SOUTH FORT GEORGE, B.C.    Pnone 11.    Chas. E. McElroy, Mgr.
Our GUMLESS SPRUCE SIDING and V-IOINT will not warp, check
nor shrink endways, and contains no gum to cause the paint to peel.
Fifty-one men and women are in line
before the Lethbridge, Alberta, land
office where they will camp until homesteads are thrown open on May first.
The first in line is Carl Jones, of Philadelphia. They will have to withstand
the rain and snow storms, and one of
the three women has a baby in her
arms. "Just let us get Jim Hill to
build a railway through the country we
are after," said one of the men in line,
"and we will be millionaires some
day." During the night blankets are
extended on the sidewalks. The council of Lethbridfte is objectieg to the
sanitary conditions of locality and may
disperse the line up.
K'A
It
A
A
A
A
A
B.C.  MARKET
WHOLESALE AND RETAIL DEALERS IN
Fresli and Cured Meats
Vegetables,  Butter,  Eggs, Etc.
A Poultry,
A
A
FORT GEORGE AND
Ikk -*^5 --.^v <*^v •.^^^^••^^••.^v^K ^w w* vrJ ^5 v/> <y*<v* <v* c
/——
SOUTH FORT GEORGE
nOT-gT  BUY  ON  PAPER
We don't ask you to purchase South Fort George lots by
making a pencil mark on a townsite plan—You would
be safe in so doing, but if skeptical
-.   -_3      COME TO
f SOUTH FORT GEORGE
^=a   Investigate Our Proposition
and you will find a good live town--Two banks, saw mill,
pool hall, newspaper, two general stores, splendid
hotel, bakery, stationery store, mail-boat
landing, scores of buildings,
and crowds of satisfied  buyers
WRITE FOR INFORMATION TO
NORTHERN DEVELOPMENT CO.
172 Hastings Street, Vancouver, B C , or the resident agent,
G. E. McLAUGHLIN
Fourth Avenue, South Fort^George
| 1836 |      Assets Exceed Fifty Million Dollars      | 1912 |
% Bank of British North America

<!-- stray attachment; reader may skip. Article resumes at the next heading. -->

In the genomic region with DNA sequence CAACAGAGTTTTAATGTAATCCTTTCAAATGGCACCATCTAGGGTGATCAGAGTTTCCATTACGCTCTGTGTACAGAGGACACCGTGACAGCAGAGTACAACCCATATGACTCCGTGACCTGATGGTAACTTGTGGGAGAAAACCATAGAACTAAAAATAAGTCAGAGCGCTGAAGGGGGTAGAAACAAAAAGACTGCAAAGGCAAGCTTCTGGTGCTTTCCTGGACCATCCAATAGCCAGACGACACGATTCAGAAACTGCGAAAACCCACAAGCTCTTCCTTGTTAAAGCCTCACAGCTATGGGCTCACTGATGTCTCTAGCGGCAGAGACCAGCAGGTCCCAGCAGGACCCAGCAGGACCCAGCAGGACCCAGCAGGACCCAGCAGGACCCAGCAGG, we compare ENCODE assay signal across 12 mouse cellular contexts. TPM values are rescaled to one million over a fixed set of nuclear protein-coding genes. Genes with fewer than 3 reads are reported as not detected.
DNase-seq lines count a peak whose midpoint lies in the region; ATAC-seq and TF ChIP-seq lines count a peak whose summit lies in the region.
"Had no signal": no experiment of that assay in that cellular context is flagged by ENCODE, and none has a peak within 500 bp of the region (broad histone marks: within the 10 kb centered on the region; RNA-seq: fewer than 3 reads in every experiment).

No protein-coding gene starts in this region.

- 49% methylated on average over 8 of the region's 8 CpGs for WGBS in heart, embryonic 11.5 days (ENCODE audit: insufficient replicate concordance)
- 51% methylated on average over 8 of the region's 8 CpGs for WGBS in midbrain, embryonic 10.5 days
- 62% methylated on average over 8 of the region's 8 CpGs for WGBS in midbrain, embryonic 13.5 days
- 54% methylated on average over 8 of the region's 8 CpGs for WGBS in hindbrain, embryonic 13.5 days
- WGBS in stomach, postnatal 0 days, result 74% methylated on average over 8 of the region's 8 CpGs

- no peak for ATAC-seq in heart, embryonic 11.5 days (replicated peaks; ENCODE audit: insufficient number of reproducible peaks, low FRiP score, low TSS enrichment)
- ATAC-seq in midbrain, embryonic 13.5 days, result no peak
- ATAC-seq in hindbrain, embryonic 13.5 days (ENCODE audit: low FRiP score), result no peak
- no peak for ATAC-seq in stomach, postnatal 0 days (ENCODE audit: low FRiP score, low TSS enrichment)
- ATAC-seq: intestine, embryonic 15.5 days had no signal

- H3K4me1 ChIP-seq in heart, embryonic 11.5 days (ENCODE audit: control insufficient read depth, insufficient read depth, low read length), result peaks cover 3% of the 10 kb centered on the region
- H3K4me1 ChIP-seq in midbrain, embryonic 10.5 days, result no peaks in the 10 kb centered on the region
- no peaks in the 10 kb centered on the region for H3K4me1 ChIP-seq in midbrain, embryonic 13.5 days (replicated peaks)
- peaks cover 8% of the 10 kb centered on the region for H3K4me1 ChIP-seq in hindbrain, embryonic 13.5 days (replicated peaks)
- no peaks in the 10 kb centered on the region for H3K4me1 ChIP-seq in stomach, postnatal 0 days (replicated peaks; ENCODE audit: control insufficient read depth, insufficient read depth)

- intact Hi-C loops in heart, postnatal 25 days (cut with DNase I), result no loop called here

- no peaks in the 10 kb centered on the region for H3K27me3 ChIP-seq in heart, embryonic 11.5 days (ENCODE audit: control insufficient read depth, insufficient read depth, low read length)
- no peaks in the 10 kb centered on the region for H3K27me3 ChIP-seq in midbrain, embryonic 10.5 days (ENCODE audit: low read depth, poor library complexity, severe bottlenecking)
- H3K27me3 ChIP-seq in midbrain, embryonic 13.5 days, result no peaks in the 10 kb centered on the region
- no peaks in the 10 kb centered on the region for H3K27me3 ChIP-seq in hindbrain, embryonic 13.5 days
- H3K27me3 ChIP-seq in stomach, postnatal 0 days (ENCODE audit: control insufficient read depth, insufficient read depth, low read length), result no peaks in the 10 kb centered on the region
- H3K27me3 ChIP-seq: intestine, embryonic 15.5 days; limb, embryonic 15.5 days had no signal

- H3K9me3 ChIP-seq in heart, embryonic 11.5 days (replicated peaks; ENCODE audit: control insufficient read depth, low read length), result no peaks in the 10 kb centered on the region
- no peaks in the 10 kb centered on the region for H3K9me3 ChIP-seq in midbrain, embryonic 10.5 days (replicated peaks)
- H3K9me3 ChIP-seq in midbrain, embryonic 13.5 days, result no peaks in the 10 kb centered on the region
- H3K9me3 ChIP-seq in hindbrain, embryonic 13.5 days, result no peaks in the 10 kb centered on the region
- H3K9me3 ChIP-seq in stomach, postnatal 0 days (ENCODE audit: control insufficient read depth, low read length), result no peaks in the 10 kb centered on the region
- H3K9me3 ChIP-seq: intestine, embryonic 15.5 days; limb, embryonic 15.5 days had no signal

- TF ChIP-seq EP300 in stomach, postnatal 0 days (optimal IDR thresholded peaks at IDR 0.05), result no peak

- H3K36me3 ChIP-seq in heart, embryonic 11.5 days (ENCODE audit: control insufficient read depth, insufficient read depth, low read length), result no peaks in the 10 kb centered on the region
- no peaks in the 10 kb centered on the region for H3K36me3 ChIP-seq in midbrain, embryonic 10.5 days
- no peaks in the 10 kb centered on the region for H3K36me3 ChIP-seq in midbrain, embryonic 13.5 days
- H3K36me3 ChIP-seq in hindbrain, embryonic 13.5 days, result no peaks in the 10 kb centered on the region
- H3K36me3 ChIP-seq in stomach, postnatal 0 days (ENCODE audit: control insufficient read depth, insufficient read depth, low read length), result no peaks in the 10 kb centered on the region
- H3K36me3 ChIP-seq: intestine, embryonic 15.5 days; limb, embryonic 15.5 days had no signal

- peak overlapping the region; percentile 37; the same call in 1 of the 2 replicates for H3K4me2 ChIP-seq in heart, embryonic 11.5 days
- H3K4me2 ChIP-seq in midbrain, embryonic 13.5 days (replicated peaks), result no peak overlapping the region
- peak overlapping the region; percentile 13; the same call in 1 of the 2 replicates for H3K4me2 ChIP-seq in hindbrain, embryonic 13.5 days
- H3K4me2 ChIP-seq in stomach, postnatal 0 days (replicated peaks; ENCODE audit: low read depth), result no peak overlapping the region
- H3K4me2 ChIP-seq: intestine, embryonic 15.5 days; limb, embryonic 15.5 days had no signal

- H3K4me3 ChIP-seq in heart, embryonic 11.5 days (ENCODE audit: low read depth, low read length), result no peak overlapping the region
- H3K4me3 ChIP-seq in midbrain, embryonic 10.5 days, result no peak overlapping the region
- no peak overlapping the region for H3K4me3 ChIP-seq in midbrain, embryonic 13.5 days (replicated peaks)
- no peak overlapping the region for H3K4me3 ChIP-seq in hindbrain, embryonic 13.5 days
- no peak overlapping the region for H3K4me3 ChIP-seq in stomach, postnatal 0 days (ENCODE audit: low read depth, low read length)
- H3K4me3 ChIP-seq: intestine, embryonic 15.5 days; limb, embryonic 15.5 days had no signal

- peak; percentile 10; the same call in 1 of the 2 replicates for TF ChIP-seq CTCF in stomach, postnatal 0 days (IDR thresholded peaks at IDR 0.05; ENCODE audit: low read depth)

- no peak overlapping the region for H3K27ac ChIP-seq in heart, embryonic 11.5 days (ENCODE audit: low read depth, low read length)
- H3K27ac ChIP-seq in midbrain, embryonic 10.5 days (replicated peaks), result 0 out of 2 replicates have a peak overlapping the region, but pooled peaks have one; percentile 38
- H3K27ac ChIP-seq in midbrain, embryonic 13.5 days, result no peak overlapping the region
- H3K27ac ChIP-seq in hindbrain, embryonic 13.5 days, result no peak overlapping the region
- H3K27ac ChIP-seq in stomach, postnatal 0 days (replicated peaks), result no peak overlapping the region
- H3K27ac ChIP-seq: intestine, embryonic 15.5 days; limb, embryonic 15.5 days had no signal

Ygur money is saler in the Bank than in your house or in your
pocket. It is not tied up. You can get It out at any time without delay. NOTES discounted. Local and Foreign Drafts bought
and sold. COLLECTIONS made promptly.   Money Orders issued.
FORT GEORGE BRANCH:
J. MUNRO, ACTING MANAGER
The proposal of the Dominion government to issue silver dollars has been
deferred for the present. The late
government, at the reqnest of the people
of British Columbia principally, passed
an act authorizing the making of "cartwheels" in the Canadian mint. Dies
have been purchased in England and are
now at the mint. Hon. W. T. White,
after looking into the situation, is of the
opinion that the time is not ripe for the
issue of Canadian silver dollars, and the
making of them will be deferred. Tne
coining of five and ten-dollar gold pieces
will be proceeded with, although it is
believed that for the purpose of general
circulation gold is not likely to replace
paper money to any great extent.
Blind pigs cannot thrive in Bulkley
Valley, and it is all owing to a way the
local police have of scenting game of
that kind and running it to earth. Recently a man named Christiansen undertook to operate in a quiet way in a
secluded nook under the eave of Hudson
Bay mountain a short distance back of
Chicken Lake. But he had no more
than got his pig nicely in Rhape to
produce some easy money when along
came Chief Calkin and Special D'Egville
and confiscated the whole plant. Next
day Christianson came up for trial
before Justice of the Peace Murphy,
who, upon finding him guilty, promptly
imposed a fine of $300, or in default
nine months' imprisonment, for daring
to introduce the industry into the valley. I
After a little hesitation ihe three hun-1
dred was paid into court. And that was
the last of the first blind pig caught in
that part.
"^